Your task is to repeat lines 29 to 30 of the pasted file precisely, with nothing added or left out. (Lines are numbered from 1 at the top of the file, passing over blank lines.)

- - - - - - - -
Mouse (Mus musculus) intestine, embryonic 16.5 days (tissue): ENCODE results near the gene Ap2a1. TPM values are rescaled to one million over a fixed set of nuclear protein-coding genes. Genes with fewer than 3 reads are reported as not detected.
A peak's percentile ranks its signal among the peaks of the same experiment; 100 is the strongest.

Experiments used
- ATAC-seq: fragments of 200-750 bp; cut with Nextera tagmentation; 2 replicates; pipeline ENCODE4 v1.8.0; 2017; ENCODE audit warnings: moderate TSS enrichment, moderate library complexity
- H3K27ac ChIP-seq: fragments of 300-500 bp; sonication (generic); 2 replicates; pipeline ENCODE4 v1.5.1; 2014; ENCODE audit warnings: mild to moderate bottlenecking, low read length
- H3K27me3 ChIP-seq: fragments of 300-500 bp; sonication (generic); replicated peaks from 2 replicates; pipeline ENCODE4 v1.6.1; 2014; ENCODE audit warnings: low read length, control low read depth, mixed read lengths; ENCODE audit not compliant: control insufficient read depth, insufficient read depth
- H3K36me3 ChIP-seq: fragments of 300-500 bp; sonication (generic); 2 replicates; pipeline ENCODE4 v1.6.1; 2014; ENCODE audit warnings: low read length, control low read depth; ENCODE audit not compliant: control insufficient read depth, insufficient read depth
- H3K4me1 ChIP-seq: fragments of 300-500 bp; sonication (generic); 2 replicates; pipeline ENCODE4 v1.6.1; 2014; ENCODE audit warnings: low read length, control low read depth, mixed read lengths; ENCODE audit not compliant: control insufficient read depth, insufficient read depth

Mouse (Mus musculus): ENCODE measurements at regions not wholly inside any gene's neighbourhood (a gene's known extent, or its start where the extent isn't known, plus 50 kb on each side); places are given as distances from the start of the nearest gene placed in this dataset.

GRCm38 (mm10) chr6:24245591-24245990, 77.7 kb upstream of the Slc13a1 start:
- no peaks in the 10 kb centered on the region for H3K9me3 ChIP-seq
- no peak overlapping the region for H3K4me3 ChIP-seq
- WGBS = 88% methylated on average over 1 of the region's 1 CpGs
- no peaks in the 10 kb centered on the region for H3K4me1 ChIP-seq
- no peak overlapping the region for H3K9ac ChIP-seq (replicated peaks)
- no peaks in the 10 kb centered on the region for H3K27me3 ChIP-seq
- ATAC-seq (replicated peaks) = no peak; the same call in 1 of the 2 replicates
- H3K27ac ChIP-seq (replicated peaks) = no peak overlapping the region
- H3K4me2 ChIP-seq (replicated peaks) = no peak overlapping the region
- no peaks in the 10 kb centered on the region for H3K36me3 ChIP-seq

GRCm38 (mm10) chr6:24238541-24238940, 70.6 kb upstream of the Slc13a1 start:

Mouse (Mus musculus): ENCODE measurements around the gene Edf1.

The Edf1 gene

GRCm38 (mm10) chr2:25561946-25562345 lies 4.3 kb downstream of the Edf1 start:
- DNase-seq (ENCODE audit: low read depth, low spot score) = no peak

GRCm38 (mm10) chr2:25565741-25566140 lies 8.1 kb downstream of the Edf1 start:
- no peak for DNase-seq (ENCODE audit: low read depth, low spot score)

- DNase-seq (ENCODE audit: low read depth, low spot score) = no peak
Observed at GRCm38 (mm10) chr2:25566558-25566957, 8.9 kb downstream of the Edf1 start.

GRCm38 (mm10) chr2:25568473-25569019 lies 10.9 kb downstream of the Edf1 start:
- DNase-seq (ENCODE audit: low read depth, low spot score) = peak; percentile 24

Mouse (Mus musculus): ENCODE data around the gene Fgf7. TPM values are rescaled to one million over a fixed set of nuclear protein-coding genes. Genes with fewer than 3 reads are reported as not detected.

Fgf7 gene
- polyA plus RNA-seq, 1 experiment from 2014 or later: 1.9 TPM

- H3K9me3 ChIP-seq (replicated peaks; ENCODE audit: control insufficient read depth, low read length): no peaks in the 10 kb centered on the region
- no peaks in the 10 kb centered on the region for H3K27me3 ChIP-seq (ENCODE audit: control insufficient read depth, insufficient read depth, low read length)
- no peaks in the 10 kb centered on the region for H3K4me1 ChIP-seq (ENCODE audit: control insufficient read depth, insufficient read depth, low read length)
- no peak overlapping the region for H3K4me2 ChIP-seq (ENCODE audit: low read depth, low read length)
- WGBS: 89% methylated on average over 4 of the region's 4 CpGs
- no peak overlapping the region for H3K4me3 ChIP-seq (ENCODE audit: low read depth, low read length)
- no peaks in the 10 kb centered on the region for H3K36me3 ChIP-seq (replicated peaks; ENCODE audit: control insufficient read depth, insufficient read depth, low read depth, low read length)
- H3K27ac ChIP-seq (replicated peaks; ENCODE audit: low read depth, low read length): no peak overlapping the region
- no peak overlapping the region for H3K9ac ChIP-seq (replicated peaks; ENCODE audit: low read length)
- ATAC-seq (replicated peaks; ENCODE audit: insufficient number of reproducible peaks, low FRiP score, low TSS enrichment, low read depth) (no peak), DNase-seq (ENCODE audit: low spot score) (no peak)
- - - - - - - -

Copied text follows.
Observed at GRCm38 (mm10) chr2:25566558-25566957, 8.9 kb downstream of the Edf1 start.

GRCm38 (mm10) chr2:25568473-25569019 lies 10.9 kb downstream of the Edf1 start: